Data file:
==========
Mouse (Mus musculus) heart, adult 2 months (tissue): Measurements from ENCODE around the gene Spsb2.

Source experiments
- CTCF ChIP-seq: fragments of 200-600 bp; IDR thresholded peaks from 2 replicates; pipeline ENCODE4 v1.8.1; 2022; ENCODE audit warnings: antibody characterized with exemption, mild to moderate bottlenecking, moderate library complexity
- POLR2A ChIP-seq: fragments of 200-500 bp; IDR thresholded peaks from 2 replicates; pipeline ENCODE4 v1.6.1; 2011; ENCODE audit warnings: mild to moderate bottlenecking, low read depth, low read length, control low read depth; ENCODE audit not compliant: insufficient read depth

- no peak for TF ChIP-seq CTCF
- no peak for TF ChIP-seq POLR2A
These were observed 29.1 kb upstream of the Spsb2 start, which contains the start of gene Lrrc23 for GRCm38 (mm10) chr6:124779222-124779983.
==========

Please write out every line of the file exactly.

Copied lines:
Mouse (Mus musculus) heart, adult 2 months (tissue): Measurements from ENCODE around the gene Spsb2.

Source experiments
- CTCF ChIP-seq: fragments of 200-600 bp; IDR thresholded peaks from 2 replicates; pipeline ENCODE4 v1.8.1; 2022; ENCODE audit warnings: antibody characterized with exemption, mild to moderate bottlenecking, moderate library complexity
- POLR2A ChIP-seq: fragments of 200-500 bp; IDR thresholded peaks from 2 replicates; pipeline ENCODE4 v1.6.1; 2011; ENCODE audit warnings: mild to moderate bottlenecking, low read depth, low read length, control low read depth; ENCODE audit not compliant: insufficient read depth

- no peak for TF ChIP-seq CTCF
- no peak for TF ChIP-seq POLR2A
These were observed 29.1 kb upstream of the Spsb2 start, which contains the start of gene Lrrc23 for GRCm38 (mm10) chr6:124779222-124779983.